Hygiene at drying off
Whatever product is used at drying off an aseptic technique is essential. Even those products
containing antibiotics do not protect against all bacteria. Anecdotal and published cases of
infections in the dry period attributed to poor infusion technique are available (Milnes and Platter,
Treatment at cow or quarter level
There is some discussion as to whether treatment should be at the whole udder or quarter level
but most evidence supports the fact that if one quarter is at risk of infection there is a higher risk in
the other three quarters. Thus any dry cow strategy should be applied at the cow not the quarter
Dry period length
Previous work has demonstrated that a dry period longer than the anticipated length of activity
of the dry cow antibiotic is a risk factor for more intramammary infections and clinical incidence in
the next lactation (Natzke et al., 1975, Rindsig et al., 1978, Bradley and Green, 2001, Roberts at al.,
2003, Berry and Hillerton 2002, Berry and Hillerton 2007). Thus, if using an antibiotic at drying off,
the use of a teat sealant in addition to DCT to provide protection for the period beyond the activity
of the dry cow antibiotic is advisable.
Infection status at drying off
The internal teat sealants available in the UK claim no antimicrobial activity and the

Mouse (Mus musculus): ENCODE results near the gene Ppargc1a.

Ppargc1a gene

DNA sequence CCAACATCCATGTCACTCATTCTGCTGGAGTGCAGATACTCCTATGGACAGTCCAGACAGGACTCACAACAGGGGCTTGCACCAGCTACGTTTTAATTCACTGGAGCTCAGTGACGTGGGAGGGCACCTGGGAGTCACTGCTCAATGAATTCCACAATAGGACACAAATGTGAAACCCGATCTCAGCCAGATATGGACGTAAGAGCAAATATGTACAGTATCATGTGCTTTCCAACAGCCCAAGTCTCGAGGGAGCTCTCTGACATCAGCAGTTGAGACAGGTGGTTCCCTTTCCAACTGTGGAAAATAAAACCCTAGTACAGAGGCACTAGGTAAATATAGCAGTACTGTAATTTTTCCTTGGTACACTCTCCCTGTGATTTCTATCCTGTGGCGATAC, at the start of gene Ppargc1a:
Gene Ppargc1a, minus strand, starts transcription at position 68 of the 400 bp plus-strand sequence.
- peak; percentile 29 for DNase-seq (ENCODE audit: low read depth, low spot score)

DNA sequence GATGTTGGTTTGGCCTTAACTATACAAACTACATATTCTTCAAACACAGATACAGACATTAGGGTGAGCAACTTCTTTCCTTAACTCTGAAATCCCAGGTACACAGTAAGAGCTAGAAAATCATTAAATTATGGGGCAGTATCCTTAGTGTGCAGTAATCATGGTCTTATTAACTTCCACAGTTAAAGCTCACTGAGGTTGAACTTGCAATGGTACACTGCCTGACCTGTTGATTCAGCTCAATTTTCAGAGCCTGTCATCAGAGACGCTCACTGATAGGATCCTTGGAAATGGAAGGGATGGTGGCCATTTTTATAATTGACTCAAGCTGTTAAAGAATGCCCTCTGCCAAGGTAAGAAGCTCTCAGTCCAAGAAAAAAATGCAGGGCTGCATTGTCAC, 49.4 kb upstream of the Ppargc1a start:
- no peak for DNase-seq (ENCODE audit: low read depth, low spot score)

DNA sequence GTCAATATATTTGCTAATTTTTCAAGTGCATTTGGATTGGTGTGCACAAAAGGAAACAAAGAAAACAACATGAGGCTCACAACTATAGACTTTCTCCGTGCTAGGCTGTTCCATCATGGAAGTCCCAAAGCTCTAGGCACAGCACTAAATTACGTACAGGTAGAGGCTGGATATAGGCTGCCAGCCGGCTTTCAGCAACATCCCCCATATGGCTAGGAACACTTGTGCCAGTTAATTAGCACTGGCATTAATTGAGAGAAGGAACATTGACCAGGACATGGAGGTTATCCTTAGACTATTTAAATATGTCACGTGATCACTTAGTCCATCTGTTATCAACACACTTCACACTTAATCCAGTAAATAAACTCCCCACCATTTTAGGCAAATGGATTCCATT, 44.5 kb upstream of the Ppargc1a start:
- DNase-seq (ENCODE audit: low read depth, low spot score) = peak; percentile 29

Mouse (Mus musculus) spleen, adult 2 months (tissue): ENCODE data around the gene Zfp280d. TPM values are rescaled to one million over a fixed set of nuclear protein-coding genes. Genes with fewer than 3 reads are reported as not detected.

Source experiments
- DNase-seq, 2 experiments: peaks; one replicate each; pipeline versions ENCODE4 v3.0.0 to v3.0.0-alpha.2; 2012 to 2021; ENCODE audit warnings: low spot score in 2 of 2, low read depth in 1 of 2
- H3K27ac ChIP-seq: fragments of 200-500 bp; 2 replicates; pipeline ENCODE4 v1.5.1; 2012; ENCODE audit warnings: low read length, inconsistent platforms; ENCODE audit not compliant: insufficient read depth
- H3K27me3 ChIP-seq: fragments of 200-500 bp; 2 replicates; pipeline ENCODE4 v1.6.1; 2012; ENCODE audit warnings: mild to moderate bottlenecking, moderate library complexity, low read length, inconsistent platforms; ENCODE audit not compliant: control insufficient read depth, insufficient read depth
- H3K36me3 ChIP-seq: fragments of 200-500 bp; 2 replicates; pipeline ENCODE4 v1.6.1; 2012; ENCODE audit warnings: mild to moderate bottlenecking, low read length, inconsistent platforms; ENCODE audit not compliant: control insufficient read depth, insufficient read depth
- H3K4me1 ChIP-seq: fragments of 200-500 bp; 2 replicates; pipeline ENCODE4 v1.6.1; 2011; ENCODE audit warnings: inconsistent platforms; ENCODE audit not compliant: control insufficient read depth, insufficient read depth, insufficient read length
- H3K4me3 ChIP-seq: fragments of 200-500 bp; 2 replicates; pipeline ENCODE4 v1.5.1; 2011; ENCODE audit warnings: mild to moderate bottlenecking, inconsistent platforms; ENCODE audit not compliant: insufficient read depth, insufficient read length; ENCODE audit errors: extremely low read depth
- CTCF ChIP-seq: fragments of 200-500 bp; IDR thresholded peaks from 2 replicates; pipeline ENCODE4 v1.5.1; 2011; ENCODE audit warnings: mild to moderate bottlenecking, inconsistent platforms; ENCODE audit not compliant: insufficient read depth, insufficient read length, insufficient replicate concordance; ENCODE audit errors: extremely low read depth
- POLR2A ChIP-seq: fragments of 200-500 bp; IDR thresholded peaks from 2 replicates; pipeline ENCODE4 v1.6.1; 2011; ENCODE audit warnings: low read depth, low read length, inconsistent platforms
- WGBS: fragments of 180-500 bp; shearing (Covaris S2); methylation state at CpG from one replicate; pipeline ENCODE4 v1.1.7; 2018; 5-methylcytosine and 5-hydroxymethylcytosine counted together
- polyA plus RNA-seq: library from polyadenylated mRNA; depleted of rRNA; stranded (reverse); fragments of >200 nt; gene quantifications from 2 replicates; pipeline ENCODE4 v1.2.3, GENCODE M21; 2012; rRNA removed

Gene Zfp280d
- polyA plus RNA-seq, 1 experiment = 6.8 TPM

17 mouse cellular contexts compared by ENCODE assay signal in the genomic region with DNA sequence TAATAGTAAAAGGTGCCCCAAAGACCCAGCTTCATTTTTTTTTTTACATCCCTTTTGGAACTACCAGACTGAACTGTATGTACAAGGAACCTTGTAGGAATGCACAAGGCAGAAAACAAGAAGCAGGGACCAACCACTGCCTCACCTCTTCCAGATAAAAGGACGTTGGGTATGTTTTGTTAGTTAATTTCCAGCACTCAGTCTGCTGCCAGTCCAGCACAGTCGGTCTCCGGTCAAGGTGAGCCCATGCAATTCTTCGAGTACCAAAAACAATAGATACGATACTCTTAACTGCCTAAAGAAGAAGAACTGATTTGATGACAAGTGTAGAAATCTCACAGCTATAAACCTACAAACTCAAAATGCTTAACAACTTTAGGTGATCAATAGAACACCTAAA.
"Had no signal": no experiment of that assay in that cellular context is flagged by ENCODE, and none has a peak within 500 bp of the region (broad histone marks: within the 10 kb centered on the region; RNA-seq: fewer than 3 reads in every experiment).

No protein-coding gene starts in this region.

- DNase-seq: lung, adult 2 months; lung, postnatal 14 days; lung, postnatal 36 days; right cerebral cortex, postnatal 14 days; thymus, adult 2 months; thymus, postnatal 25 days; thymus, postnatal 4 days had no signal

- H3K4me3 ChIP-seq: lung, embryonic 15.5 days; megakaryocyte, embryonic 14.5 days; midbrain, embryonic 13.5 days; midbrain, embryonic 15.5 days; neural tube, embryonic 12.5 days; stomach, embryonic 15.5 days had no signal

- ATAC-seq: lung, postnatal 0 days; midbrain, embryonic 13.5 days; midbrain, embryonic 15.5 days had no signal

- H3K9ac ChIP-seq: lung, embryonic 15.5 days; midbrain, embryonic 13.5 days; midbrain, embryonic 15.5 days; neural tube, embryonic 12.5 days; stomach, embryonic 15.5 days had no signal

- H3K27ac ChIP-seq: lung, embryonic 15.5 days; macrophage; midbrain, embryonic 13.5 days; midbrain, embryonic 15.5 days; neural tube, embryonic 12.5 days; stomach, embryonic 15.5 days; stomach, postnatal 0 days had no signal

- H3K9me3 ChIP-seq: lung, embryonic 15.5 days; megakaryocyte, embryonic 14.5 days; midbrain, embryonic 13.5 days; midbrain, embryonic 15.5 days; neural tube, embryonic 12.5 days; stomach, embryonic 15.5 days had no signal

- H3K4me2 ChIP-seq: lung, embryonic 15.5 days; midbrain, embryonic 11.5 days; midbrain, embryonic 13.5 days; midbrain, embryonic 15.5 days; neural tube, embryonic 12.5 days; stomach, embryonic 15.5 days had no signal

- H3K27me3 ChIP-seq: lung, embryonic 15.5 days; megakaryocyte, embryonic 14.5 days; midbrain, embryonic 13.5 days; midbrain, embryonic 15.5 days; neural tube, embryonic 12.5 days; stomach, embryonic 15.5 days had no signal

recommendation is to use these products in low somatic cell count uninfected quarters, when used
alone. Internal teat sealants have been used in cows with quarters infected at drying off with no
adverse effects but cure rates are low and more likely attributable to self-cure rather than
therapeutic activity of the internal teat sealant.
Selection criteria to use to decide on infection status at the cow level
It is generally accepted that a somatic cell count below 200,000 cells per ml at the cow level is
indicative of a low probability of being infected (IDF Bulletin 321, IDF Guide to use and interpretation
of cell counts 2013). It is also recommended that more than one somatic cell count is used to
determine infection status (IDF Bulletin 321, IDF Guide to use and interpretation of cell counts 2013).
Using this cell count as a guide along with examination of the udder and teats for any abnormal
changes should provide an indicator to the infection status of the udder. For practical purposes
selection criteria may use the somatic cell count history and clinical mastitis data for the lactation
prior to the dry period (O’Rourke, 2005). Other recognised tests for the detection of subclinical
mastitis may also be used e.g. conductivity. It is recommended that cows should have had no clinical
cases and all somatic cell counts for that lactation should have been less than 200,000 cells per ml if
internal teat sealant is to be used alone. Appendix one in the IDF Bulletin 321 gives examples of the
quarter cell counts that obtained within quarters at varying cow cell count levels. Registration work
for OrbeSeal TM detected no infections due to major pathogens in quarters, present at both drying